Louis Proyect: The Unrepentant Marxist

February 16, 2012

Was Lenin a lying manoeuvrer?

Filed under: Lenin,revolutionary organizing,sectarianism,socialism — louisproyect @ 2:44 pm

Weekly Worker 901 Thursday February 16 2012

Falling out over a Cliff

by Lars Lih

Was Lenin a lying manoeuvrer? Were the Bolsheviks a cult led by an all-knowing leader and staffed by narrow-minded minions? Lars T Lih joins in the debate over Tony Cliff’s biography and debunks some myths held by both left and right

An interesting debate has broken out concerning certain issues in the history of Bolshevism. Pham Binh started things off with a vociferous attack[1] on the first volume of Tony Cliff’s biography of VI Lenin.[2] Paul Le Blanc leapt in to defend Cliff and to dismiss Pham’s criticisms.[3] Pham and le Blanc had a further exchange,[4] and Paul D’Amato also weighed in.[5]

My contribution to this discussion restricts itself to two specific issues: the 3rd Congress in 1905 and the Prague Conference in 1912. I feel compelled to make a statement because my work is cited both by Pham and Le Blanc; more to the point, I have familiarised myself with the original Russian-language sources for both episodes and therefore feel I have something to say. On one issue – the 1905 Congress – I will repeat a critique of Cliff that I have made twice before, since, insofar as I know, no-one has really responded to it. On the other issue – the 1912 Conference – recent study of primary sources has caused me to change my mind, with the result that I am cited in defence of views I no longer hold.[6]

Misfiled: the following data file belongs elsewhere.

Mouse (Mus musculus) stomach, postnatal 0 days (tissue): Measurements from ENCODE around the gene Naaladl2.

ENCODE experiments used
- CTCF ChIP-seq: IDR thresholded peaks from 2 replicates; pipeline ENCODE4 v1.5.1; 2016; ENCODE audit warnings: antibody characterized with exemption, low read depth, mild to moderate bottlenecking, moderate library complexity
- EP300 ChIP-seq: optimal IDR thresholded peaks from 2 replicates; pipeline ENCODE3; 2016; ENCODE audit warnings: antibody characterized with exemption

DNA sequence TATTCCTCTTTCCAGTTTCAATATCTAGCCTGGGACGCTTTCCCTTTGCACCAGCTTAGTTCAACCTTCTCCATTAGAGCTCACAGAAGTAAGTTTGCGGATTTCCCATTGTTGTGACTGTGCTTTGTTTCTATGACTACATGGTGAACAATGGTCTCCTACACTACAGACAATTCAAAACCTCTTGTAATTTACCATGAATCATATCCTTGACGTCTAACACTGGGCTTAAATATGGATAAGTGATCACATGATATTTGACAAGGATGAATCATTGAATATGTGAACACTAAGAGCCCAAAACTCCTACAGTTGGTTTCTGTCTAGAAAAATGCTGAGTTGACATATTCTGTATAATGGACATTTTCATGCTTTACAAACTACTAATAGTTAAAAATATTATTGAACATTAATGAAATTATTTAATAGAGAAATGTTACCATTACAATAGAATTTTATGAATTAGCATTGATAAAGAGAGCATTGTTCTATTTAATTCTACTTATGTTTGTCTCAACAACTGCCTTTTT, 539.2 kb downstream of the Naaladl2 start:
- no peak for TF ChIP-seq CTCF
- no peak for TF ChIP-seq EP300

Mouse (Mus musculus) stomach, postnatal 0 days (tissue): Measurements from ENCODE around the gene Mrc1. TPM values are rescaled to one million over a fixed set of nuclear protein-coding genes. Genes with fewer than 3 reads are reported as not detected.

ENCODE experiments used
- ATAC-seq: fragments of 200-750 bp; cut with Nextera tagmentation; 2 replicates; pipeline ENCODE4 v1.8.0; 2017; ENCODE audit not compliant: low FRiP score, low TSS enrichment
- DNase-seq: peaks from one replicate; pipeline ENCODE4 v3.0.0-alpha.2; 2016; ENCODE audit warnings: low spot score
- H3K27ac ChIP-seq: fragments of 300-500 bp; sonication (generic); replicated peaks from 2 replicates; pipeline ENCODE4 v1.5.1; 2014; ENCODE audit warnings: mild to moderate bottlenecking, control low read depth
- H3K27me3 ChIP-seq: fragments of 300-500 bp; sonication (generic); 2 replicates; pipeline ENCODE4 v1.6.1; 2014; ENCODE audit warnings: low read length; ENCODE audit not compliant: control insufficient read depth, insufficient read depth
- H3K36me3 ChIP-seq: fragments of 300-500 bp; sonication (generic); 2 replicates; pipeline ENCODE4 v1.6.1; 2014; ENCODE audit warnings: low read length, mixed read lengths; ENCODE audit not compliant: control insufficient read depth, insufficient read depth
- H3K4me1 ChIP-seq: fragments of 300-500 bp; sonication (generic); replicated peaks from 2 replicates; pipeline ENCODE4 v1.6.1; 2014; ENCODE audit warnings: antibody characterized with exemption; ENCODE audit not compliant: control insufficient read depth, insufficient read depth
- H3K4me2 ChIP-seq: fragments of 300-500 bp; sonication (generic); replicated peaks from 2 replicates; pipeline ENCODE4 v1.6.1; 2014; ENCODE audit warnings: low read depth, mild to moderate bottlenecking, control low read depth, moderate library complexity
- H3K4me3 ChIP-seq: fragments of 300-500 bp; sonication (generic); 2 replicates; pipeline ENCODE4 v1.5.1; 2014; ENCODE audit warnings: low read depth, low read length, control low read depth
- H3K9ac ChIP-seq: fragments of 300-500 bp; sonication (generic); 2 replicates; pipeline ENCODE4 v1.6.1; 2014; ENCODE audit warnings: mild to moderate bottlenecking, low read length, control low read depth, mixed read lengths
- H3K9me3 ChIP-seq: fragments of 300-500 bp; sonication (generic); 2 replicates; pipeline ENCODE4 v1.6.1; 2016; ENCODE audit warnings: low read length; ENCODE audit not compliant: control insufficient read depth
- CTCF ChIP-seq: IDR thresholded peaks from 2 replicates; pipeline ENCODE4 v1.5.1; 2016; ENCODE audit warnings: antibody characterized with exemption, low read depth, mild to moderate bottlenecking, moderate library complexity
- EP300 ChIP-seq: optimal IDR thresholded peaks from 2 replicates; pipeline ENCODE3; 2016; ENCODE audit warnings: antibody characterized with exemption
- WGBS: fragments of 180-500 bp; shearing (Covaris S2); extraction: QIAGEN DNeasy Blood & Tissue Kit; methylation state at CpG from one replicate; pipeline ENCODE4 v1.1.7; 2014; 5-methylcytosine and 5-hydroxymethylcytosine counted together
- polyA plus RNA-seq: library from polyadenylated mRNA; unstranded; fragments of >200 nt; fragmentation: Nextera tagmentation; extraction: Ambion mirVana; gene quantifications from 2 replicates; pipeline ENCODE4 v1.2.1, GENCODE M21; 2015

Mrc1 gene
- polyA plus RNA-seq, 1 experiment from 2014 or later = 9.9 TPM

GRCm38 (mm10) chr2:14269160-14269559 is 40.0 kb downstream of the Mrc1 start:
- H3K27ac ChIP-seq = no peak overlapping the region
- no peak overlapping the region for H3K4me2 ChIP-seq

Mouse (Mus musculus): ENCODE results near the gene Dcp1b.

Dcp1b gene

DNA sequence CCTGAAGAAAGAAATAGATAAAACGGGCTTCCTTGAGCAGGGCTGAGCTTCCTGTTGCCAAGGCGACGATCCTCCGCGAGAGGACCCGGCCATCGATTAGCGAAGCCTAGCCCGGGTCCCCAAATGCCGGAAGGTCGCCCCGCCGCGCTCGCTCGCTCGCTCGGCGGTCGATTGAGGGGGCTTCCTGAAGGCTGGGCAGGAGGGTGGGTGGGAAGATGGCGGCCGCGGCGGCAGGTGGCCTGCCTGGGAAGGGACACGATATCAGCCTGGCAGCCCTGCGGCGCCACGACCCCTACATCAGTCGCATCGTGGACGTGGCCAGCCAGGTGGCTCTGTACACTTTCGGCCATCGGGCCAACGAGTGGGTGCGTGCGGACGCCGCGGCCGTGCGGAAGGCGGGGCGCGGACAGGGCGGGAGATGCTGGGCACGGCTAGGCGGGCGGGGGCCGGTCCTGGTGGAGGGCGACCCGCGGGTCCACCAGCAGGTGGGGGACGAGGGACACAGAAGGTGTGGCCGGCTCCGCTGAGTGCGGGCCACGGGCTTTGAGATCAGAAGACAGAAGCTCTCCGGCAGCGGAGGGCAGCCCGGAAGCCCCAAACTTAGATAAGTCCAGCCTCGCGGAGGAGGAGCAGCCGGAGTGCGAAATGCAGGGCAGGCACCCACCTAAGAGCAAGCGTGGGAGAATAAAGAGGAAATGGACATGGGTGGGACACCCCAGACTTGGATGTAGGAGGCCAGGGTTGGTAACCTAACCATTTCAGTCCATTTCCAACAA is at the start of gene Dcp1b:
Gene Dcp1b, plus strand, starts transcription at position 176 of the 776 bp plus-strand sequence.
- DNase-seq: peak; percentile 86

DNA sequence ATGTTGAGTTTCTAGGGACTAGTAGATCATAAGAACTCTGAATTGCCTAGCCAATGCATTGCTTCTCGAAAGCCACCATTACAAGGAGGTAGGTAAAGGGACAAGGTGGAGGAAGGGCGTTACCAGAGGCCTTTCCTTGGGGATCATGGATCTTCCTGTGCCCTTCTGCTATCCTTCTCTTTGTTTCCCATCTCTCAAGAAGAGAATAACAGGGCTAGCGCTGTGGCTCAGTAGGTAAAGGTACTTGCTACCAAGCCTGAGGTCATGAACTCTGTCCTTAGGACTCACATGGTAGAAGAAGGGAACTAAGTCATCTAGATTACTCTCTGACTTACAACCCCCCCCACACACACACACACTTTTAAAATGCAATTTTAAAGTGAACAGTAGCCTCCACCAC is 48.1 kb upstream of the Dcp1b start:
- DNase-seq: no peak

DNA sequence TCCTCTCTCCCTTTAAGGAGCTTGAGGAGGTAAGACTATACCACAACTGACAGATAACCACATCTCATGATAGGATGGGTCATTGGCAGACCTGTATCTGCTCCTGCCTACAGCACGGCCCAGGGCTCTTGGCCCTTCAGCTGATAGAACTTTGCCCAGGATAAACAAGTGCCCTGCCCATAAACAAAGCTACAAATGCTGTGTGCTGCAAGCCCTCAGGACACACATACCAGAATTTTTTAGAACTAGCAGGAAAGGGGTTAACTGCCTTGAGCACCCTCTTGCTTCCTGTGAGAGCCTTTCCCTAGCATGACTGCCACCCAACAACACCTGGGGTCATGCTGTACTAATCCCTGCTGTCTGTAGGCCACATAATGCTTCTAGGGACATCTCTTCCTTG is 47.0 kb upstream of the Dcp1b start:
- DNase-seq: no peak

full: http://cpgb.org.uk/article.php?article_id=1004719


  1. Have not read Lars’ “work”, since he wants $213 for it. Cliff’s “work” is on MIA and I have read some of that. Interesting that Lars is debating in a Korean-oriented forum, that the name of Trotsky appears as one of the central players, and that people who identify with Trotsky are in the debate, at least as objects. The histories are useful for understanding how the organizations operated, and that can be of use to revolutionaries today. Perhaps important points are not just whether or not workers should be members of a workers’ party, but the debates on how the party controlled membership-whether that was active or passive. In the context of the anarchists and Occupy the World, is a successful movement to replace the globalist states and capitalist economies going to achieve its goal when the masses of people informally swirl around an idea and then self-define their ties to organizations that organize and define goals? Wasn’t one of the key concepts in the RSDLP that it was the organization that defined membership and for a central purpose- to preserve meaning, clarity, and calls to action? Whether or not workers were considered for membership seems laughable now, but back in the day, the divisions between the intelligentsia and workers in factories was more defined, elitist, and backward. I suppose Cliff could have taken this angle to rationalize his theories regarding the usurpation of power by the party bureaucracy and the creation of “state capitalism”.

    Tony Cliff’s conception of party is of less importance than his conception of post-capitalist or “state capitalist” economies: